https://www.google.com/maps/@45.5538083,-122.6283406,249m/data=!3m1!1e3

Josh Mahar
Josh Mahar
1 month ago

This is going to be fabulous!

But PLEASE PLEASE PLEASE don’t change the signal timing. The best part about crossing here is that the vehicle light turns red immediately when you hit the button. The only place I feel like I’m prioritized as a person walking or biking.

Let’s Active
Let’s Active
1 month ago
Reply to  Josh Mahar

Totally agree, Josh. That signal is a birthday gift as it currently operates.

Hotrodder
Hotrodder
1 month ago
Reply to  Let’s Active

It’s the most satisfyingly generous beg button I’ve ever encountered. I try to use it for good, not evil, but I have had days….

ivan
ivan
1 month ago

They should chicane the sh*t out of Skidmore or make it a one-lane one-way. Give 70% of the space to walkers and riders.

(I don’t necessarily disagree with having vehicle parking near the park, but the point is the street shouldn’t be any kind of through-traffic route for cars.)

Sam Balto (Contributor)
Sam
1 month ago
Reply to  ivan

I agree completely.

Josh Mahar
Josh Mahar
1 month ago
Reply to  ivan

I haven’t studied the traffic patterns, but anecdotally, it seems like preventing an eastbound turn from 33rd to Skidmore, and potentially preventing a southbound turn from Skidmore to 33rd, could do a lot to minimize cut-through traffic. It seems like the traffic impact would be minimal, simply requiring vehicles to use the light at Prescott just a block away.

Ernest Fitzgerald
Ernest Fitzgerald
1 month ago

Providing protected bike lanes is all well and good, but calling a street “Skid-more” gives drivers a subliminal license to drive recklessly. I propose that they change the street’s name to “Skidless,” which would do more to rectify any potential hazards than any physical bike lane improvements.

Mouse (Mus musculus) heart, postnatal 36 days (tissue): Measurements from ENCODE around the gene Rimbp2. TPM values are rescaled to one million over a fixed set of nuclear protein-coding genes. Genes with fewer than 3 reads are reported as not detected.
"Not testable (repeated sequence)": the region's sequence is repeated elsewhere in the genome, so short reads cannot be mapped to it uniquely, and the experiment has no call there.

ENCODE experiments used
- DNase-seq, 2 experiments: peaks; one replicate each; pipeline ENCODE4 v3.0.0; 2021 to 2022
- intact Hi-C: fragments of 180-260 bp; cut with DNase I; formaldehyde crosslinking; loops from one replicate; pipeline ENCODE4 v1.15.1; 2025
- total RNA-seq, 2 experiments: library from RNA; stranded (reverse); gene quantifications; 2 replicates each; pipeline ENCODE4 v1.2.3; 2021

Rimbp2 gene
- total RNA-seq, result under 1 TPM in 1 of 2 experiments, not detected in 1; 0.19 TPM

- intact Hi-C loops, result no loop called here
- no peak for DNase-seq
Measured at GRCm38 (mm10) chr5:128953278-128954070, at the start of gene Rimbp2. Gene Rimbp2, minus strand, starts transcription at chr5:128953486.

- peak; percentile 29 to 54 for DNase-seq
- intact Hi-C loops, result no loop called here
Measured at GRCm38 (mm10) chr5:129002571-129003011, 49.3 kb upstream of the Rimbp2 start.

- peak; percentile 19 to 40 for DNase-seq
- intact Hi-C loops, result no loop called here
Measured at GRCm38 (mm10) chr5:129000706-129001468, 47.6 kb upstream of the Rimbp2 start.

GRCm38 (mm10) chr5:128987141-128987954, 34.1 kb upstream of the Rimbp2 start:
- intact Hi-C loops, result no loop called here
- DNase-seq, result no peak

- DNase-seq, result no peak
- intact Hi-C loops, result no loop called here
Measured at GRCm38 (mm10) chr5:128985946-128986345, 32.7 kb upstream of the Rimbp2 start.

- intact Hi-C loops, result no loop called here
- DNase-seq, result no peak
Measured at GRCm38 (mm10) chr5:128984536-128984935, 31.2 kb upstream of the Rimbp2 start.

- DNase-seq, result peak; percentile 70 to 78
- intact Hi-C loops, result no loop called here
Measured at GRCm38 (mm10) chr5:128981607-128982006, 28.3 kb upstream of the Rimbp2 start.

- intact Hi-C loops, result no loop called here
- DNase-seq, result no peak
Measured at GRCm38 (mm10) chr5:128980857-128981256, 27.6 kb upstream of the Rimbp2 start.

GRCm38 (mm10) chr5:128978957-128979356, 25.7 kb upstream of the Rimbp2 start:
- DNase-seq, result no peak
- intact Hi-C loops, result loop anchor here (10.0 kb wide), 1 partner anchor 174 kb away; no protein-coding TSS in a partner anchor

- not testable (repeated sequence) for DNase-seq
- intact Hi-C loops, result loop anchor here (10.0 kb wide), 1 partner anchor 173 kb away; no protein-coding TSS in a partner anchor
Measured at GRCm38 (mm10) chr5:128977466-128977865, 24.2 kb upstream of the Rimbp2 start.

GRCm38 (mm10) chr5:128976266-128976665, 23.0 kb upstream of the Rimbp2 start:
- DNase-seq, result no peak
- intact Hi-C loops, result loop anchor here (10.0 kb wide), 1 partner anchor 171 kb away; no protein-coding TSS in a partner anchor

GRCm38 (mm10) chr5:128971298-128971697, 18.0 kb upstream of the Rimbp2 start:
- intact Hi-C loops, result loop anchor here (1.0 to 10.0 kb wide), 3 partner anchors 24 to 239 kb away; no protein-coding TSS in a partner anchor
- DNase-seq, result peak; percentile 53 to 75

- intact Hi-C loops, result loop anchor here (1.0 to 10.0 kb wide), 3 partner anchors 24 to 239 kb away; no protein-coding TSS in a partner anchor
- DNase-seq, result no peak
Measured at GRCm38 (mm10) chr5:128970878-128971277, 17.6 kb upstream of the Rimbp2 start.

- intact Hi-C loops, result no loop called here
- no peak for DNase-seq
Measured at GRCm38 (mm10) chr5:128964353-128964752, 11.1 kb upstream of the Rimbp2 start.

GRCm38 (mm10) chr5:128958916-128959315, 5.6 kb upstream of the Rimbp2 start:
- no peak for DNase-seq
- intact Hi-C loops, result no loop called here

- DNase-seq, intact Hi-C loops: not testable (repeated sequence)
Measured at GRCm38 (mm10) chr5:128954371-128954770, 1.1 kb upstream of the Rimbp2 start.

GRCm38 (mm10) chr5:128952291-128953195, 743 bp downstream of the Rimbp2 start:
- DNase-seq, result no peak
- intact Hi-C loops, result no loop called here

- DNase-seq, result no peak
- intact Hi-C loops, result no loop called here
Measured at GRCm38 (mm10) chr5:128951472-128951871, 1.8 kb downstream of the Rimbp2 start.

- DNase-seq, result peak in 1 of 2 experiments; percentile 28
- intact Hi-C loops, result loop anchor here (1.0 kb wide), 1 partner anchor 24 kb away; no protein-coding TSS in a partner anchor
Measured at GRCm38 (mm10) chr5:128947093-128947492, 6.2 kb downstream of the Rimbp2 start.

1kw
1kw
1 month ago

Its funny how stuff like this gets fastracked to be built in neighborhoods where there’s not a <$600k home within a 1/4 mile radius, (and many worth triple that 1/8mile). Can't we pour some more curbs on the bike lanes in outer east, put in a couple sidewalks in some of those neighborhoods with this money. Most of the people in this neighborhood could afford to paint there own crosswalk I'd bet and are connected enough to not be prosecuted to it.

EEE
EEE
1 month ago

I expect I wouldn’t take a 33-37 cycle track east-bound when there is any significant volume of cars parked along the park — just too many people, especially kids, milling about loading and unloading, now through a new dedicated bike track. As it is now, you can ride pretty swift EB because of the decent downhill grade and large sightlines, even while cars are all lined up for parties or baseball games. With the redesign I expect I’ll take the lane anyway to avoid the pedestrian interaction, but would also need to go slower due to the smaller sightlines and tighter car movements.

The 33rd north-south track would be nice though.

Can we finally get some stop signs at 38th and 40th in either (or both) the North-South or East-West directions? I don’t mind if it stops east-west traffic, though i would expect north-south would make more sense.

Also need an insta-beg-button at 42nd and Skidmore similar to the one at 33rd & Mason. Drivers along 42nd completely ignore the 25mph speed limit.

Sam Balto (Contributor)
Sam
1 month ago
Reply to  EEE

I agree that I will probably use the road instead of the bike path unless PBOT makes the bike path wider. Lots of people walking will end up using the bike path which I am completely fine with but I hope PBOT adds more space so people biking and people walking aren’t so close.

Josh
Josh
1 month ago

One thing I’ve noticed about this section of Skidmore is its tendency to ice over, being on the south side of a lot of tall trees.

Bjorn
Bjorn
1 month ago

Anyone know why the bike beg buttons at 33rd and klickitat have been disabled? I thought maybe it was part of the city trying to move away from bike beg buttons, but it just forces cyclists to have to climb up onto the sidewalk to hit the pedestrian ones and now seeing them say they will be install new bike beg buttons here the deactivation of the other ones seems all the more odd.